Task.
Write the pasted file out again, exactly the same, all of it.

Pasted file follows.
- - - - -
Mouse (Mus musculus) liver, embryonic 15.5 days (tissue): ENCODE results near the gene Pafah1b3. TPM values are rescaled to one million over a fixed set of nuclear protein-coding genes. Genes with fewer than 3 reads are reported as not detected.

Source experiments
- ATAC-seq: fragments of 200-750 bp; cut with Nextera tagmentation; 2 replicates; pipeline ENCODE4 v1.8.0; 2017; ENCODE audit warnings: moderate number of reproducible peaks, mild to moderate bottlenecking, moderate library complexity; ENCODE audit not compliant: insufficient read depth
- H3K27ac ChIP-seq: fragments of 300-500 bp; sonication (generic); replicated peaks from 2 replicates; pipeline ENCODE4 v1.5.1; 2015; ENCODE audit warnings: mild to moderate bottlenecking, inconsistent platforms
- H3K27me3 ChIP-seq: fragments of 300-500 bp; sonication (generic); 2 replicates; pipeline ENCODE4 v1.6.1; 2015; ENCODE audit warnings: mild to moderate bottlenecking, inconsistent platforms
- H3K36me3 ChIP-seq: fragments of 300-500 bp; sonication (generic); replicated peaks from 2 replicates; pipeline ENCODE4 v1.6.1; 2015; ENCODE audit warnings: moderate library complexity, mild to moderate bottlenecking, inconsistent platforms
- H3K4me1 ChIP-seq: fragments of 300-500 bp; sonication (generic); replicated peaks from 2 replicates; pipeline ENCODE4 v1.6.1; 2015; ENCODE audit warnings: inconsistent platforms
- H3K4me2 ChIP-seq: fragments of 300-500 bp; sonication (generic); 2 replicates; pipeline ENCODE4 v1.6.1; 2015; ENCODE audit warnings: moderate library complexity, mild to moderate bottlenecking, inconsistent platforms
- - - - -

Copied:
Mouse (Mus musculus) liver, embryonic 15.5 days (tissue): ENCODE results near the gene Pafah1b3. TPM values are rescaled to one million over a fixed set of nuclear protein-coding genes. Genes with fewer than 3 reads are reported as not detected.

Source experiments
- ATAC-seq: fragments of 200-750 bp; cut with Nextera tagmentation; 2 replicates; pipeline ENCODE4 v1.8.0; 2017; ENCODE audit warnings: moderate number of reproducible peaks, mild to moderate bottlenecking, moderate library complexity; ENCODE audit not compliant: insufficient read depth
- H3K27ac ChIP-seq: fragments of 300-500 bp; sonication (generic); replicated peaks from 2 replicates; pipeline ENCODE4 v1.5.1; 2015; ENCODE audit warnings: mild to moderate bottlenecking, inconsistent platforms
- H3K27me3 ChIP-seq: fragments of 300-500 bp; sonication (generic); 2 replicates; pipeline ENCODE4 v1.6.1; 2015; ENCODE audit warnings: mild to moderate bottlenecking, inconsistent platforms
- H3K36me3 ChIP-seq: fragments of 300-500 bp; sonication (generic); replicated peaks from 2 replicates; pipeline ENCODE4 v1.6.1; 2015; ENCODE audit warnings: moderate library complexity, mild to moderate bottlenecking, inconsistent platforms
- H3K4me1 ChIP-seq: fragments of 300-500 bp; sonication (generic); replicated peaks from 2 replicates; pipeline ENCODE4 v1.6.1; 2015; ENCODE audit warnings: inconsistent platforms
- H3K4me2 ChIP-seq: fragments of 300-500 bp; sonication (generic); 2 replicates; pipeline ENCODE4 v1.6.1; 2015; ENCODE audit warnings: moderate library complexity, mild to moderate bottlenecking, inconsistent platforms